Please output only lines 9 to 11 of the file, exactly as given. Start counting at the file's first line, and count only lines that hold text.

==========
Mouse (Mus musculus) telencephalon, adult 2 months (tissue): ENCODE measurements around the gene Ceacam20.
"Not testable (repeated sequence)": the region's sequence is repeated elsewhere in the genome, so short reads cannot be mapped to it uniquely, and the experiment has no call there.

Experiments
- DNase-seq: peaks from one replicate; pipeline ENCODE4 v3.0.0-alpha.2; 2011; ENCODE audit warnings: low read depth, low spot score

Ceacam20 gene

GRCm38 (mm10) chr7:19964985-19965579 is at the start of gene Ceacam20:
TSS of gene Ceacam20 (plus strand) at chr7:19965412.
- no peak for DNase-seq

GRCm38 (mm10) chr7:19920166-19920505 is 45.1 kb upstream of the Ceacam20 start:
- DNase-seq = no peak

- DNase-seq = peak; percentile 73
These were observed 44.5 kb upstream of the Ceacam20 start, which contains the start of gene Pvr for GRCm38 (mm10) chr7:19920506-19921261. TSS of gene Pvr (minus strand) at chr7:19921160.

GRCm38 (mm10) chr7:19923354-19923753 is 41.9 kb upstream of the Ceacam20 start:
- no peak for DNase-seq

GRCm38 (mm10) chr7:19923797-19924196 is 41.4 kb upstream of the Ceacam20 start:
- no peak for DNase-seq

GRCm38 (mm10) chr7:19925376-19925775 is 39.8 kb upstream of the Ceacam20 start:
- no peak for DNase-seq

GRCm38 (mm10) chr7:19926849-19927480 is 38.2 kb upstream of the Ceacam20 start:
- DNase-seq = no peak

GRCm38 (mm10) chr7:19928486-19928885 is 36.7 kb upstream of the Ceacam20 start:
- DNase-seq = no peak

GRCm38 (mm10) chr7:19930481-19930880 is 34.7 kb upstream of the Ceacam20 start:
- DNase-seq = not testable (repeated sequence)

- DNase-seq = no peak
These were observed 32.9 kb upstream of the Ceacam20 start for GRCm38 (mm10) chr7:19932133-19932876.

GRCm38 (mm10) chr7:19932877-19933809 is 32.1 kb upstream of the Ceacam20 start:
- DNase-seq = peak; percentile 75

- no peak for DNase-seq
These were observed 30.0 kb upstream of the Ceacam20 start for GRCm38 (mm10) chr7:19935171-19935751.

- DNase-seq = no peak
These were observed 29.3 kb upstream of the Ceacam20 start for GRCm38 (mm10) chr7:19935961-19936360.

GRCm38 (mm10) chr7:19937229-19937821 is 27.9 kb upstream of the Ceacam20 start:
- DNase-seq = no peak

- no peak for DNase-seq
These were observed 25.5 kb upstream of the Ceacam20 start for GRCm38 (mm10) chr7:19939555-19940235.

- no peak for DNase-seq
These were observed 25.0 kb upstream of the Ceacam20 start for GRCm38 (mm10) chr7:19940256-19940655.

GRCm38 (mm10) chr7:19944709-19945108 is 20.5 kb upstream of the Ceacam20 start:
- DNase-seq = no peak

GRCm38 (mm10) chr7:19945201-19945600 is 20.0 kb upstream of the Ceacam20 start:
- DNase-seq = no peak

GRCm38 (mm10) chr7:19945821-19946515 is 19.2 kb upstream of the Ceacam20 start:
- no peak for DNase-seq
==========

GRCm38 (mm10) chr7:19920166-19920505 is 45.1 kb upstream of the Ceacam20 start:
- DNase-seq = no peak

- DNase-seq = peak; percentile 73